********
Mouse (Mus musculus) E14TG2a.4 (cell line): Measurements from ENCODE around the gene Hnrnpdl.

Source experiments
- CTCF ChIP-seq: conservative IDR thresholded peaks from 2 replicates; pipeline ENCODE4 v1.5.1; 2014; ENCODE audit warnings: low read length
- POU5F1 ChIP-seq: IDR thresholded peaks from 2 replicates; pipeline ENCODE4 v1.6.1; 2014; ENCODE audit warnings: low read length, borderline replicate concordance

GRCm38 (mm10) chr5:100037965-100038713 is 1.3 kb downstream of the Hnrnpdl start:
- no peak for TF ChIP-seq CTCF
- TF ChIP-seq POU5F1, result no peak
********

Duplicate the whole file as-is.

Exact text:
Mouse (Mus musculus) E14TG2a.4 (cell line): Measurements from ENCODE around the gene Hnrnpdl.

Source experiments
- CTCF ChIP-seq: conservative IDR thresholded peaks from 2 replicates; pipeline ENCODE4 v1.5.1; 2014; ENCODE audit warnings: low read length
- POU5F1 ChIP-seq: IDR thresholded peaks from 2 replicates; pipeline ENCODE4 v1.6.1; 2014; ENCODE audit warnings: low read length, borderline replicate concordance

GRCm38 (mm10) chr5:100037965-100038713 is 1.3 kb downstream of the Hnrnpdl start:
- no peak for TF ChIP-seq CTCF
- TF ChIP-seq POU5F1, result no peak